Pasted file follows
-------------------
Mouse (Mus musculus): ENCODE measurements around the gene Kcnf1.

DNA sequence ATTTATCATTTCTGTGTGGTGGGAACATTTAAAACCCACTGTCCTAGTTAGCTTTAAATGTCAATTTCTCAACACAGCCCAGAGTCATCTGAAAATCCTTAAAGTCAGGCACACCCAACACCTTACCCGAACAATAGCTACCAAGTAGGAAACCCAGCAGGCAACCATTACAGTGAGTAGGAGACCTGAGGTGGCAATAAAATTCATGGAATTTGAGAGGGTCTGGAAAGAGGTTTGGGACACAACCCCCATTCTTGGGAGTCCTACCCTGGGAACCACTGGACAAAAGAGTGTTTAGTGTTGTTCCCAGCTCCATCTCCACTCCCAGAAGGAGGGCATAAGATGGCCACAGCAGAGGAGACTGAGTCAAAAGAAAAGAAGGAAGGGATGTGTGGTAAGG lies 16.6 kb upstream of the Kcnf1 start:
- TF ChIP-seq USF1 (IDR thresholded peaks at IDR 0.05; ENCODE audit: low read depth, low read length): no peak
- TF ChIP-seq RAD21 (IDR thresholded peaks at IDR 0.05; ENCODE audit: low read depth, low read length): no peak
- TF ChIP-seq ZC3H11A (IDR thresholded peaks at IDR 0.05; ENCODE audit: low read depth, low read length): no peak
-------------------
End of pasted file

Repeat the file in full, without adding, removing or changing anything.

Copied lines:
Mouse (Mus musculus): ENCODE measurements around the gene Kcnf1.

DNA sequence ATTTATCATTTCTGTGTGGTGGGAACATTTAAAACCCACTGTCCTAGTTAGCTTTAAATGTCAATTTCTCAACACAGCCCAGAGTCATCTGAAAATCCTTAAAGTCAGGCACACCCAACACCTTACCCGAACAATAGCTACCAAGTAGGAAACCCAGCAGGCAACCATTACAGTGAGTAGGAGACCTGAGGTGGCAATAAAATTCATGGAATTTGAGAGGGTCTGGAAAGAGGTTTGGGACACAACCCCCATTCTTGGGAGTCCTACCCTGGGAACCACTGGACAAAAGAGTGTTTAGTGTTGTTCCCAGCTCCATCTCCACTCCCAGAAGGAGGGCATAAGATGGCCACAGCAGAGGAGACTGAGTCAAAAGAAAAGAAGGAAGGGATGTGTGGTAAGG lies 16.6 kb upstream of the Kcnf1 start:
- TF ChIP-seq USF1 (IDR thresholded peaks at IDR 0.05; ENCODE audit: low read depth, low read length): no peak
- TF ChIP-seq RAD21 (IDR thresholded peaks at IDR 0.05; ENCODE audit: low read depth, low read length): no peak
- TF ChIP-seq ZC3H11A (IDR thresholded peaks at IDR 0.05; ENCODE audit: low read depth, low read length): no peak